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A municipal appeals court in Phnom Penh has upheld a lower-court ruling to continue investigating a pair of former Radio Free Asia reporters on espionage charges.
Journalists Yeang Sothearin and Uon Chhin, who were detained for “illegally collecting information for a foreign source” in November 2017, had recently filed a motion to have the charges dropped.
Their attorney, Sam Chamreoun, said Tuesday’s decision to reject the motion “overlooks my clients’ interests.”
“We have one month to consider making another request to the Supreme Court,” he said in a statement quoted by the Khmer Times.
“We are upset by the decision,” said Sothearin after the brief hearing, according to RFA, one of Voice of America’s congressionally funded sister agencies. “I think this is a political decision, not a judicial decision. I call on the court to speed up the judicial process to bring our case to trial.”
RFA’s Phnom Penh bureau was shuttered in September 2017 amid a government crackdown on news outlets. The November 2017 charges against Sothearin and Chhin allege the two men installed broadcasting equipment in a private Phnom Penh residence to continue transmitting reports to RFA’s Washington headquarters.
During their nine months in detention, the government also charged the pair with producing pornography before releasing them on bail in August 2018.
If found guilty of espionage, the men each face a maximum of 15 years in prison under Article 445 of the criminal code. The pornography charges carry up to one year in prison.
Local and international rights groups have condemned the case as part of a broader crackdown on journalism and civil society in Cambodia.
Am Sam Ath, deputy director of the Cambodian rights group Licadho, told RFA’s Khmer service that Tuesday’s ruling was “not fair” and reinforced the notion among many Cambodians that “the justice system is biased and has lost public trust.”
Calling for the dismissal of the case, RFA President Bay Fang urged Cambodian authorities to “heed what the international community is telling them: This legal process is deeply unfair and undermines the principles of free expression and respect for a free press that are enshrined in Cambodia’s constitution.”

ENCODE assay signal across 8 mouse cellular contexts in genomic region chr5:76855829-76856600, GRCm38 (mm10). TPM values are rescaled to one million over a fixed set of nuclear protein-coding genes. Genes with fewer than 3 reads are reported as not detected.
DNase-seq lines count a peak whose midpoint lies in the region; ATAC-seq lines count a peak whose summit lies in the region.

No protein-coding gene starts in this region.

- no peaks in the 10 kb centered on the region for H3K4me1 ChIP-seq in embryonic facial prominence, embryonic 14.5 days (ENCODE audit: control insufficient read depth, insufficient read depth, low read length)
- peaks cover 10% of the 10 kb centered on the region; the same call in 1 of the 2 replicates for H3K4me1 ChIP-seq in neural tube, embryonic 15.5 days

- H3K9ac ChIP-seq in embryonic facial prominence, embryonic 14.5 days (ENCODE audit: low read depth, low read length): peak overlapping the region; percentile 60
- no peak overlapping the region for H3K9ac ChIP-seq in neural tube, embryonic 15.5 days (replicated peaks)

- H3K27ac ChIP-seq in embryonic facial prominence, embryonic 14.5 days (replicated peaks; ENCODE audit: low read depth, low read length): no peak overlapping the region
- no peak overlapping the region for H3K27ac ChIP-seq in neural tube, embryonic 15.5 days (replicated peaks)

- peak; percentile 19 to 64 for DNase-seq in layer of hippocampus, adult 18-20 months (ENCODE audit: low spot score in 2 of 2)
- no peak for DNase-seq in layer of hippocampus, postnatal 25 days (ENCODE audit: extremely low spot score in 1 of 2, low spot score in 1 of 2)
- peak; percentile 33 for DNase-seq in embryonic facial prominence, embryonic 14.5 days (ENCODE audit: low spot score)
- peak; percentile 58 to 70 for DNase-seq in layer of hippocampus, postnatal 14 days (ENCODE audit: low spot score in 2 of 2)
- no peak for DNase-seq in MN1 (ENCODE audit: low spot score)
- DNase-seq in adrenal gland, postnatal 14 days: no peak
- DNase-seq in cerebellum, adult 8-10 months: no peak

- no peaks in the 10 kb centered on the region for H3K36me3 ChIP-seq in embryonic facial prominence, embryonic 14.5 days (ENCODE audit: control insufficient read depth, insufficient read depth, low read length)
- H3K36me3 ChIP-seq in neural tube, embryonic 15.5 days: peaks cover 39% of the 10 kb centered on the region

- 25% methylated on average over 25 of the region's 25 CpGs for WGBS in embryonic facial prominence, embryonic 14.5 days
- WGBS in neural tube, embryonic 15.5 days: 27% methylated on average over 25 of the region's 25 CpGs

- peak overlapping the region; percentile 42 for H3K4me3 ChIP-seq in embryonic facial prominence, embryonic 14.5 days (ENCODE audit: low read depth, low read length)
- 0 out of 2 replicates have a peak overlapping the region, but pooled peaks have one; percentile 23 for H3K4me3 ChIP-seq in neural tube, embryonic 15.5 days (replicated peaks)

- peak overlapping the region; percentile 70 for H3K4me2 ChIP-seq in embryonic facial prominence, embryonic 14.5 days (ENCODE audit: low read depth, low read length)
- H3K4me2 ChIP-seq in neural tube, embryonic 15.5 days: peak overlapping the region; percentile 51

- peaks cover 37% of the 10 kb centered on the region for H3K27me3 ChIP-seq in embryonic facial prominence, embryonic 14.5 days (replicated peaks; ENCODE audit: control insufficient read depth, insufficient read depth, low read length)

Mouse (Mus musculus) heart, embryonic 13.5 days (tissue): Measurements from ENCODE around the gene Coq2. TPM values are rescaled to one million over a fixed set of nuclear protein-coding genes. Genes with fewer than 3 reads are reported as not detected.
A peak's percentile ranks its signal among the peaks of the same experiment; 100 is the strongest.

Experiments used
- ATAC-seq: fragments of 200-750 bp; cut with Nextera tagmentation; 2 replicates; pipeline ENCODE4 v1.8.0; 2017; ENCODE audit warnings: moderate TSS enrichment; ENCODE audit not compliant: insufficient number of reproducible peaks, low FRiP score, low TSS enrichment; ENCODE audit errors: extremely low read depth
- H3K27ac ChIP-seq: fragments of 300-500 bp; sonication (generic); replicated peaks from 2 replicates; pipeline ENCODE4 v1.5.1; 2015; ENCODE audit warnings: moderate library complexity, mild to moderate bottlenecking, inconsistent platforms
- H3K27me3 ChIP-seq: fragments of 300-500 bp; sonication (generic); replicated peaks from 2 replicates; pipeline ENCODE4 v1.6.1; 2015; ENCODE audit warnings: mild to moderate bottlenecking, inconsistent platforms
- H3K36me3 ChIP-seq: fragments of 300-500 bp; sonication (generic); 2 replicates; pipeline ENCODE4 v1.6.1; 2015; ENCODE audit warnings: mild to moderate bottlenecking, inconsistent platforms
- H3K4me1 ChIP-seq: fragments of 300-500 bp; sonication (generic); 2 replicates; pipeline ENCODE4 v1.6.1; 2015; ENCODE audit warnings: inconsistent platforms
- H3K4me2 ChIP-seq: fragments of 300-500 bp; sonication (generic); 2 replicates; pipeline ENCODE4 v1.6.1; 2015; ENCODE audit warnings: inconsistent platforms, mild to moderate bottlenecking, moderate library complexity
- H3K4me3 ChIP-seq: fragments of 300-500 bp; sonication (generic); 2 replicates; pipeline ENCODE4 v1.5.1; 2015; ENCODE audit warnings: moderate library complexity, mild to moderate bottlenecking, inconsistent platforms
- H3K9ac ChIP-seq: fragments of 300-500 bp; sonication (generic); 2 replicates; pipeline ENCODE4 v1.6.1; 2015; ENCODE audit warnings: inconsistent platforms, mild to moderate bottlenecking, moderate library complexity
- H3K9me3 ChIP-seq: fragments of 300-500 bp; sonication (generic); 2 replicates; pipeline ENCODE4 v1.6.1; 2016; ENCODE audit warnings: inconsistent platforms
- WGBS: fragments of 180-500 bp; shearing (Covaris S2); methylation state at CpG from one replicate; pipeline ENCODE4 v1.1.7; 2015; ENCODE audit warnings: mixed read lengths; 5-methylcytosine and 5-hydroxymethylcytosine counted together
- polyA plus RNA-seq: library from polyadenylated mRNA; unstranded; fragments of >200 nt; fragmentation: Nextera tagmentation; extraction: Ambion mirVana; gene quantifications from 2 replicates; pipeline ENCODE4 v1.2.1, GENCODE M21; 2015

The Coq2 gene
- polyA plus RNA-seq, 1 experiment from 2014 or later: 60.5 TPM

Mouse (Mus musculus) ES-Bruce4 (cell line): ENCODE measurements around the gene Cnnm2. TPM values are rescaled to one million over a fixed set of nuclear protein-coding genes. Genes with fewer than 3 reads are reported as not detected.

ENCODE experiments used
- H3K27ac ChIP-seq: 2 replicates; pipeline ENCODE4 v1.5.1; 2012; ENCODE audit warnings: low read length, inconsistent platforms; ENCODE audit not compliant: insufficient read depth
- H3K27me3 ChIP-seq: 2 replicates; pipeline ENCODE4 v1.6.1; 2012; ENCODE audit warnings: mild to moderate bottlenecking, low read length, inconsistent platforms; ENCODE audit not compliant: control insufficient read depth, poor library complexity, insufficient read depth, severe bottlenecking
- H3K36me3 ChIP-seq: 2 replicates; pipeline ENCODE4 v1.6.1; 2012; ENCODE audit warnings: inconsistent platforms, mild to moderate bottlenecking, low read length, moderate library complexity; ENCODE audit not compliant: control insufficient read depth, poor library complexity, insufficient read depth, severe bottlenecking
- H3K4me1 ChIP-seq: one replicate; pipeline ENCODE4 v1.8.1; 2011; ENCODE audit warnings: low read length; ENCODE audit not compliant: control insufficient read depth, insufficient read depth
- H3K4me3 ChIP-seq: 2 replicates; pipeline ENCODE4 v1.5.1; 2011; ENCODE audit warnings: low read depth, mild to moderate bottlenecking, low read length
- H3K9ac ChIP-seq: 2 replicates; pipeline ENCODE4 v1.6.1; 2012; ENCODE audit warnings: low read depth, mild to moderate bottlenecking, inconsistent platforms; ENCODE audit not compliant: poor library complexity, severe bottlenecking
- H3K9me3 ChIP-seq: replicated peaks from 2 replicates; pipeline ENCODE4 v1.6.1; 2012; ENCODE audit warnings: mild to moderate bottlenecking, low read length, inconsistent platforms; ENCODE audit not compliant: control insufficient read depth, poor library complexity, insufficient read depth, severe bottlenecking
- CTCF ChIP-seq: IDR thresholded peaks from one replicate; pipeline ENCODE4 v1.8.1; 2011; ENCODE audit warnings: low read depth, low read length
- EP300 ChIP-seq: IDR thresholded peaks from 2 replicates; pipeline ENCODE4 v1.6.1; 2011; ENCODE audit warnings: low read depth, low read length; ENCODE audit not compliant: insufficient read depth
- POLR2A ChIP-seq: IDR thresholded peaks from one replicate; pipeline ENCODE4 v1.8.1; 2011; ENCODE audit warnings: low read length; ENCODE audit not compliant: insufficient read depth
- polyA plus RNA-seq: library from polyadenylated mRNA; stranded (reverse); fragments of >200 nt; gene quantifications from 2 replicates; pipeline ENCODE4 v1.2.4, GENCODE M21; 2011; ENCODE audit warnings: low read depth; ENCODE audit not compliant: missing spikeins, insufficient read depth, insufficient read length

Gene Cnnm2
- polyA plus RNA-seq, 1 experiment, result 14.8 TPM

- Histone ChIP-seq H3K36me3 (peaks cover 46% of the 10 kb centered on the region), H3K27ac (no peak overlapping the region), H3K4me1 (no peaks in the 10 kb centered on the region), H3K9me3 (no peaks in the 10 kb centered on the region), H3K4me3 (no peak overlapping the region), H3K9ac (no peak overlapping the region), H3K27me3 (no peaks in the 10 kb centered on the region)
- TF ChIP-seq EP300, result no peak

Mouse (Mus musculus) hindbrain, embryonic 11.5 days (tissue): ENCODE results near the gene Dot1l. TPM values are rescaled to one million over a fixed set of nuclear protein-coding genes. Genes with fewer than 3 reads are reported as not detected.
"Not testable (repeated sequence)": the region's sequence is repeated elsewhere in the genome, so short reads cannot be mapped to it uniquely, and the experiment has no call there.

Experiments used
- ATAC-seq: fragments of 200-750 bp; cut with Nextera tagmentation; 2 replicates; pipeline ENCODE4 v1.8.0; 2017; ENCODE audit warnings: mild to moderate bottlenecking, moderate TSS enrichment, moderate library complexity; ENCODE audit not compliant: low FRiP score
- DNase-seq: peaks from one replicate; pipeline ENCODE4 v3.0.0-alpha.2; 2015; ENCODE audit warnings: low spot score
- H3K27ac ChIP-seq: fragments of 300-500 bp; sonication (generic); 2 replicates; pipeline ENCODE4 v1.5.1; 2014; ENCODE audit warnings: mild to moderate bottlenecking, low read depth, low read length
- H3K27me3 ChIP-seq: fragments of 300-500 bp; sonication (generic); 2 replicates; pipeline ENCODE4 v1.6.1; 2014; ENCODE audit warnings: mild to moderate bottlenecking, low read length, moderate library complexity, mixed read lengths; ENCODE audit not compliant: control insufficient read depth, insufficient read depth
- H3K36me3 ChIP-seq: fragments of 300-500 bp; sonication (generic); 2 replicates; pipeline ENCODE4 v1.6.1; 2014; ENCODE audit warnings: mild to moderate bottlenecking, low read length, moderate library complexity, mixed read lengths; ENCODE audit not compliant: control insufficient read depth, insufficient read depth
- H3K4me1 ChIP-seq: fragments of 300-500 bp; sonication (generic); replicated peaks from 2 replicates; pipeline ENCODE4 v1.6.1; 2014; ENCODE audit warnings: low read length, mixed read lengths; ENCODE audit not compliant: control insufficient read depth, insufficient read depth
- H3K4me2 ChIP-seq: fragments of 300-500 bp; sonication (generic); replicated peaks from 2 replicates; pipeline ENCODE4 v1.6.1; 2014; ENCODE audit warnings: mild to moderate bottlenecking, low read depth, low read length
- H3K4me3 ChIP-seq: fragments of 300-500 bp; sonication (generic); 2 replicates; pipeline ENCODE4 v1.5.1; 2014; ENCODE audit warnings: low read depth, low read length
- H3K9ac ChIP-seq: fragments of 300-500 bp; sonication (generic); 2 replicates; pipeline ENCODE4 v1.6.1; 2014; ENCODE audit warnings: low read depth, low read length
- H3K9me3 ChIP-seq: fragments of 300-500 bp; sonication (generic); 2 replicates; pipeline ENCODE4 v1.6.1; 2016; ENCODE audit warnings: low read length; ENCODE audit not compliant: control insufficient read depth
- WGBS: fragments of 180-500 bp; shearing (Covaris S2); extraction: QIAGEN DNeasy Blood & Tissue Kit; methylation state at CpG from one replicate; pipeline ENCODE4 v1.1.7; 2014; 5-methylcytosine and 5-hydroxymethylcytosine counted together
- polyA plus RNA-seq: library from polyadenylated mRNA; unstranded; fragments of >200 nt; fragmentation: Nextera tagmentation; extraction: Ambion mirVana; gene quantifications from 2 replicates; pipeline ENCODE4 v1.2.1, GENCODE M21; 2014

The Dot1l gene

“Cambodian authorities should stop treating reporters Yeang Sothearin and Uon Chhin like criminals and drop the bogus charges against them,” said Shawn Crispin, senior Southeast Asia representative for the Committee to Protect Journalists. “The longer their legal harassment continues, the more damage will be done to Cambodia’s already threadbare credibility as a democracy.”
‘Up to its old tricks’
Human Rights Watch’s Phil Robertson said that the failure of the court to deliver a conclusive verdict exposed its position on political and civil rights.
“The Cambodian government is clearly up to its old tricks. Foreign governments should interpret today’s inconclusive hearing as yet another signal the Cambodian government refuses to make any concessions on civil and political rights, and fails to respect the principle of media freedom,” he said. “More than ever, this case has been revealed as a crude tool to intimidate and silence other independent journalists in Cambodia.”
Over the years, Cambodian journalists working for RFA have reported on corruption, illegal logging and forced evictions, among other stories largely ignored by pro-government media. Authorities had already closed independent radio stations carrying RFA reports, using a pretext of tax and administrative violations.
The arrests of Chhin and Sothearin came after a warning from Cambodia’s Ministries of Information and Interior that any journalists still working for RFA after its office in the capital closed would be treated as spies.
Paris-based Reporters Without Borders ranks Cambodia 143rd out of 180 countries in its 2019 World Press Freedom Index.
Some information for this story came from RFA.